The Problem With Myths Surrounding Jerusalem

My wife and I just returned from a trip to the Holy Land. The tour of Jerusalem was most informative.

It began on the Mount of Olives where you look across at the Old City of Jerusalem nestled among the Judean mountains. The history of ancient Israel was right before me. The Temple Mount, the site of the First and Second Temple, jumps out at you primarily due to the prominence of the Dome of the Rock, a Muslim site, which is located in the middle of it.

To the left of the Temple Mount was the Old City of David. I could picture Herod’s palace sitting on top of the steep slope along with the mansions of wealthy Jews, Sadducees, who were employed as priests in the Temple. Well below that posh neighborhood and further to the left was where craftsmen lived with their families. There were separate lanes for potters, cobblers, and blacksmiths in the first century. Not far from this neighborhood was the Synagogue of Freedmen whose members opposed Stephen (see chapter 6 in the Book of Acts) and where Pharisees may have gathered during the time of Jesus. A ten-minute walk from the synagogue was the city dump where the homeless took up residence. This magnificent picture gave me goosebumps.

Our actual visit within the Old City was not so impressive. It began at the Wailing Wall, the small section of the ancient Temple wall that survived the Roman destruction of the city in 70 CE. It is called the Wailing Wall because that area of the Old City was controlled by Jordan until Israel recaptured it in the 1967 war. During the period of Jordanian occupation (1948-1967), Jews could only view this sacred site from a distance. It was interesting watching Jews standing in prayer alongside the ancient wall.

From the Wailing Wall, we entered the Temple Mount and visited the sites where God formed Adam from the dust of the ground and where Abraham prepared to sacrifice Isaac. I wondered where the site of Eve’s first sin was located which gave birth to the toxic myth of original sin, but I was a good boy and never asked our guide that question. I also remained silent when our guide told us that it was within the sacred grounds of the Temple Mount where God declared Jerusalem to be the eternal capital of Israel. I was wondering, however, why God had been so slow in delivering on this promise. From the end of Solomon’s rule in the tenth century BCE until 1967, close to 3,000 years, Israel has controlled an undivided Jerusalem for less than two hundred years.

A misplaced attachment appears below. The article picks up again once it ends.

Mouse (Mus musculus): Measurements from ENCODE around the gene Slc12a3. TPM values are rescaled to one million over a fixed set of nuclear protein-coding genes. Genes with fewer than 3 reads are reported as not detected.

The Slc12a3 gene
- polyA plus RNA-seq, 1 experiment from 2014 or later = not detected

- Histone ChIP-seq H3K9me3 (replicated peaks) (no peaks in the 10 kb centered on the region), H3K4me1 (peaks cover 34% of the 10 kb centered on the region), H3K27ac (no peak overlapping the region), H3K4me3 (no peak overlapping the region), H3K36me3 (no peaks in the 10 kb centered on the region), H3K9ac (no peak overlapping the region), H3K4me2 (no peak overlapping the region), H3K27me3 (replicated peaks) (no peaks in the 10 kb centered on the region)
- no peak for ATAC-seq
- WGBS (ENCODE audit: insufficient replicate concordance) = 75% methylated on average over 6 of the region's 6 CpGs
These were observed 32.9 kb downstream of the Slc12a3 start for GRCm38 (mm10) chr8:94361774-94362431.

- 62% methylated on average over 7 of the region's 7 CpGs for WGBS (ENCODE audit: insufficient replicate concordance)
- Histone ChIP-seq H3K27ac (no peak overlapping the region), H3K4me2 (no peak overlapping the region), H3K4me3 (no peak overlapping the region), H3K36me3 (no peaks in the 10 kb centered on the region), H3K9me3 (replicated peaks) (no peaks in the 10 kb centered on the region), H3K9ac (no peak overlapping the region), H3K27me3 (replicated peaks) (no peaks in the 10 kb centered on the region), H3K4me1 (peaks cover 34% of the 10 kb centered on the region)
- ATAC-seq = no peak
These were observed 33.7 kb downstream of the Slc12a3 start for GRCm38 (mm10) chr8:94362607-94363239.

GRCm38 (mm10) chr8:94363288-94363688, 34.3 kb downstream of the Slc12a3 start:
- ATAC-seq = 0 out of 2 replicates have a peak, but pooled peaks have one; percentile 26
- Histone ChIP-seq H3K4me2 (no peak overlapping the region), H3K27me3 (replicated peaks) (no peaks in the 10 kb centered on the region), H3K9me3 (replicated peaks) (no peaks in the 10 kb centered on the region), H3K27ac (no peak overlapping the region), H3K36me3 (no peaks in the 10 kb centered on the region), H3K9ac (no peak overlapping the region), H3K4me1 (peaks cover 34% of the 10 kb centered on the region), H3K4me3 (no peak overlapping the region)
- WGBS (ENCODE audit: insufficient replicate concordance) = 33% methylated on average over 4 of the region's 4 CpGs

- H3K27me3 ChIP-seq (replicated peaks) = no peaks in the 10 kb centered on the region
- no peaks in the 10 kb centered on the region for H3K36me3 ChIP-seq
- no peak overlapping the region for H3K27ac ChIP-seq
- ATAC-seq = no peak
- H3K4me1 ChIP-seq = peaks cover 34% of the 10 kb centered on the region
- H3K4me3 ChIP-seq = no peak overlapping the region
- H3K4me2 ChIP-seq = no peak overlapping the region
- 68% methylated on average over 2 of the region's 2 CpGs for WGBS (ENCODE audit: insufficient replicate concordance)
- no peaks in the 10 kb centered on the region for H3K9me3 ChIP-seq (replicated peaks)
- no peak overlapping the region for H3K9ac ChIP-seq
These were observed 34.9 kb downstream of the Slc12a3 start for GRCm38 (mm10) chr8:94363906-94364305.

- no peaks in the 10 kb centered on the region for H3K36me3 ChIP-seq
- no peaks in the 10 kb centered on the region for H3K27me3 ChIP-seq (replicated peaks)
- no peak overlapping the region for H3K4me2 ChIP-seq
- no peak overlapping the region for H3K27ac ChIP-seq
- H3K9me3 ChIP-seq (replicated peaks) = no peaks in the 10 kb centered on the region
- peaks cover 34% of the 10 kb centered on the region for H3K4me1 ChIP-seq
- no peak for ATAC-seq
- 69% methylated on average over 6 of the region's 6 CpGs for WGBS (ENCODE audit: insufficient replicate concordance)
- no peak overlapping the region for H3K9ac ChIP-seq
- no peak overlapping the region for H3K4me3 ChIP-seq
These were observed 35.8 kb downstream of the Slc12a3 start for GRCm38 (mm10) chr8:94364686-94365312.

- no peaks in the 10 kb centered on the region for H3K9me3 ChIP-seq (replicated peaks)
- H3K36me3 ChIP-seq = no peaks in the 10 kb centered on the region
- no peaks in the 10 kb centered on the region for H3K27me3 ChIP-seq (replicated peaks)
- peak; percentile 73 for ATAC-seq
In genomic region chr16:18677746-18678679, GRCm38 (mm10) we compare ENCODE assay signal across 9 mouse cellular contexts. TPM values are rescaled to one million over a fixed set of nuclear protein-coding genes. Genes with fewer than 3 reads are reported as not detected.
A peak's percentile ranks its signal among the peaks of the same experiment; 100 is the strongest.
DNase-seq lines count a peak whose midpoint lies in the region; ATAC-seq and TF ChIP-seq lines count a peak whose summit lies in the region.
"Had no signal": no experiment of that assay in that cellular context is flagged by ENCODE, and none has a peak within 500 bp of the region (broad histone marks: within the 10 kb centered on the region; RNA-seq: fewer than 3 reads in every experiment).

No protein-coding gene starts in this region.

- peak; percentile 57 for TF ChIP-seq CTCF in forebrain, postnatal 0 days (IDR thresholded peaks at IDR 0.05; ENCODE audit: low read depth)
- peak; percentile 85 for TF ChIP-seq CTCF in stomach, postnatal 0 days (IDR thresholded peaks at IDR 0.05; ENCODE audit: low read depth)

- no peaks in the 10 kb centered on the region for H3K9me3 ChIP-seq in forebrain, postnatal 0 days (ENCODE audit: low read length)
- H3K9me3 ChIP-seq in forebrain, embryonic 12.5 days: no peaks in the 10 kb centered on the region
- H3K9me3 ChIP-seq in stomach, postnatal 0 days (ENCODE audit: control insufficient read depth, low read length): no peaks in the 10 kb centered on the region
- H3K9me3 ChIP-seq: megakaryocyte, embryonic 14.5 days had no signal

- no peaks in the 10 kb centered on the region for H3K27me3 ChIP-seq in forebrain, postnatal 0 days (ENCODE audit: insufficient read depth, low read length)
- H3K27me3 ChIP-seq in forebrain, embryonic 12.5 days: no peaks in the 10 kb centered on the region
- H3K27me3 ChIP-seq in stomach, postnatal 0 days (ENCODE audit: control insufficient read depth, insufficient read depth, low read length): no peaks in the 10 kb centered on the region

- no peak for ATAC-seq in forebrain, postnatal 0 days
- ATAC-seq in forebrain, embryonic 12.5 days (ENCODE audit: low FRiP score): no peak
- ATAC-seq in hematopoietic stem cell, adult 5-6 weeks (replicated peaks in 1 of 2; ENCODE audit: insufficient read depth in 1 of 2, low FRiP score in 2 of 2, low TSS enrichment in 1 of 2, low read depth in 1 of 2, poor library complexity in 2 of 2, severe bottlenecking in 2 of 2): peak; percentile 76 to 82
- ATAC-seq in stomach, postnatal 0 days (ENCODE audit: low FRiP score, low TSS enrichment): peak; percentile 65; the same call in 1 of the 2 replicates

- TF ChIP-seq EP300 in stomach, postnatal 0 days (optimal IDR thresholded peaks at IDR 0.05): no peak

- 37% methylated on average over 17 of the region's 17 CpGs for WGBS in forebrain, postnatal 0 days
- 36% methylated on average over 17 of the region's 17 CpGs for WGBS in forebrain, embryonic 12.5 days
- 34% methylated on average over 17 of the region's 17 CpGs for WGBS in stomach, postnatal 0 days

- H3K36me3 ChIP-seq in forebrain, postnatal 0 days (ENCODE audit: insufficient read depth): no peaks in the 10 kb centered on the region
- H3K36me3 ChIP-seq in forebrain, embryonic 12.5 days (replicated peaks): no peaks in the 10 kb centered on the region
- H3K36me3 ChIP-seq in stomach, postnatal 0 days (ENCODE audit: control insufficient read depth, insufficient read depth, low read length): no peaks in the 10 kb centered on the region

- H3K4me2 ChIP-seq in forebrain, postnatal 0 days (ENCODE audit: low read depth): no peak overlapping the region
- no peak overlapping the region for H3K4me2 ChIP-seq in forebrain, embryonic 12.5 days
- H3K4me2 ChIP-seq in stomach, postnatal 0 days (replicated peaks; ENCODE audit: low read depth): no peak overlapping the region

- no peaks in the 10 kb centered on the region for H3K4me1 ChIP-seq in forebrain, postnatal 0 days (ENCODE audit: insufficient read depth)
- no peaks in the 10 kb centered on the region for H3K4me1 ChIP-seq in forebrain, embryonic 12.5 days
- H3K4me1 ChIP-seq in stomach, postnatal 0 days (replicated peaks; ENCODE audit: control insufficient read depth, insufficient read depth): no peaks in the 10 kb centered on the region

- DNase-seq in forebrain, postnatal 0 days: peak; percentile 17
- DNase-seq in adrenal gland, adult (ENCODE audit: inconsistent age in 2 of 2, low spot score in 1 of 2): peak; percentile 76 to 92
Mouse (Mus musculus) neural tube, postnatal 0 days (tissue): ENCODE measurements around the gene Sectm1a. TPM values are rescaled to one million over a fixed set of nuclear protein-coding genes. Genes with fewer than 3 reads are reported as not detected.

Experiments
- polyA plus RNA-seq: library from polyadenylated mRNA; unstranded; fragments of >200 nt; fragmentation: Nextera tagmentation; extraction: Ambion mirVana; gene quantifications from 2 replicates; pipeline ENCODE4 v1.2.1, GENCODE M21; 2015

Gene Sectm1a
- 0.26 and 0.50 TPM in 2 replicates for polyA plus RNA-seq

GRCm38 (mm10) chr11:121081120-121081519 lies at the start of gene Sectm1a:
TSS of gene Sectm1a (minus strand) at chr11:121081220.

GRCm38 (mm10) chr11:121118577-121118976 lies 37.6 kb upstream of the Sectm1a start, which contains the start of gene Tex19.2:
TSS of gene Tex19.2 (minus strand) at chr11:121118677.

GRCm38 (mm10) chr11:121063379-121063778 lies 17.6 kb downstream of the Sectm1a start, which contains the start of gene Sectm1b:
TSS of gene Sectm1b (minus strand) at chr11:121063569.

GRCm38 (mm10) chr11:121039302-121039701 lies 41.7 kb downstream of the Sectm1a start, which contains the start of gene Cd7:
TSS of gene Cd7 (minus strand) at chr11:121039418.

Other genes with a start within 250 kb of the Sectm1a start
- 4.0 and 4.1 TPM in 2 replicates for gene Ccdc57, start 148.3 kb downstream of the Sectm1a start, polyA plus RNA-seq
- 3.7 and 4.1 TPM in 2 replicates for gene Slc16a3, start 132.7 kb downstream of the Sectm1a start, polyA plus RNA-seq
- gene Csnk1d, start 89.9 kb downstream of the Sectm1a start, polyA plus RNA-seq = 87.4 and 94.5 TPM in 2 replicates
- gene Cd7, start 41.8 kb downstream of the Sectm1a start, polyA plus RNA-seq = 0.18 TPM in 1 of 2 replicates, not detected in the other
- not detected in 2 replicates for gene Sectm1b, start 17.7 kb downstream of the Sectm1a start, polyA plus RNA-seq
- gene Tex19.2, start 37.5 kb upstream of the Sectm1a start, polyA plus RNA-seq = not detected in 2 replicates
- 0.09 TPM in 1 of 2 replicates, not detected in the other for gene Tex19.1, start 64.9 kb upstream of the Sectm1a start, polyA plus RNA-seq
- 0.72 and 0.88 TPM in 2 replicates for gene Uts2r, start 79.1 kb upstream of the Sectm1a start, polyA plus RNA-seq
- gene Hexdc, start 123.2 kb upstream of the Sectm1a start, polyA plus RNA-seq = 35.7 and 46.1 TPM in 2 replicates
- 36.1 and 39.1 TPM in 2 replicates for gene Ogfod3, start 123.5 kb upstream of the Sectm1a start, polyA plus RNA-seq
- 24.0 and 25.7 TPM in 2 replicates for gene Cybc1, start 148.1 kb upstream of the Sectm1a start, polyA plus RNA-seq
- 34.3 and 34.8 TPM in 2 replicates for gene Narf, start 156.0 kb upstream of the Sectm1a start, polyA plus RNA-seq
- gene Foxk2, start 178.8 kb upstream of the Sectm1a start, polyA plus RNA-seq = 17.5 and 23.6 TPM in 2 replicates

We next were led around the Dome of the Rock and then over to the al-Aqsa Mosque, the third holiest sites in the Muslim world. While we were not allowed to enter either site, we learned all about them. Muslims refer to the Temple Mount as Haram esh-Sharif or The Noble Sanctuary.

According to Muslim tradition, Muhammad hopped on a winged mule in Mecca which flew him to Jerusalem. He is believed to have landed on the spot marked by the Dome of the Rock. From there he took off again and flew to heaven with the angel Gabriel where he met God and several Old Testament prophets. When these meetings were concluded, he flew home to Mecca. While some Muslim scholars argue that this was a spiritual journey, a vision experience, Haram esh-Sharif is seen as sacred ground nevertheless.

Our nest stop was the Church of the Holy Sepulchre. This beautiful Orthodox church has several chapels, one of which marks the site where Jesus was crucified and another where he was buried and from where the resurrection took place. Again, I held my tongue as our guide explained how these two chapels confirmed some of the facts laid out in the Passion Narrative.

While historians and biblical scholars debate the historicity with regard to the biblical accounts of Jesus’s death and resurrection, few historians disagree over Roman policy concerning crucifixions. Killing fields were set up outside of a city with crosses already in place. These fields were surrounded by Roman troops whose mission was to prevent family members from removing a dead body from a cross for burial. These bodies were left for animals to devour. The policy was designed to make crucifixions so horrible that they would serve as a deterrent for potential political troublemakers. This policy made it likely that Jesus was crucified outside of the city without burial.

During the three hours we spent in the Old City, I heard lots of nice stories—myths about God forming Adam, about God declaring Jerusalem as Israel’s eternal capital, about Muhammad flying to heaven, and about Jesus’s crucifixion and burial. The problem with these nice stories is that people fight over them.

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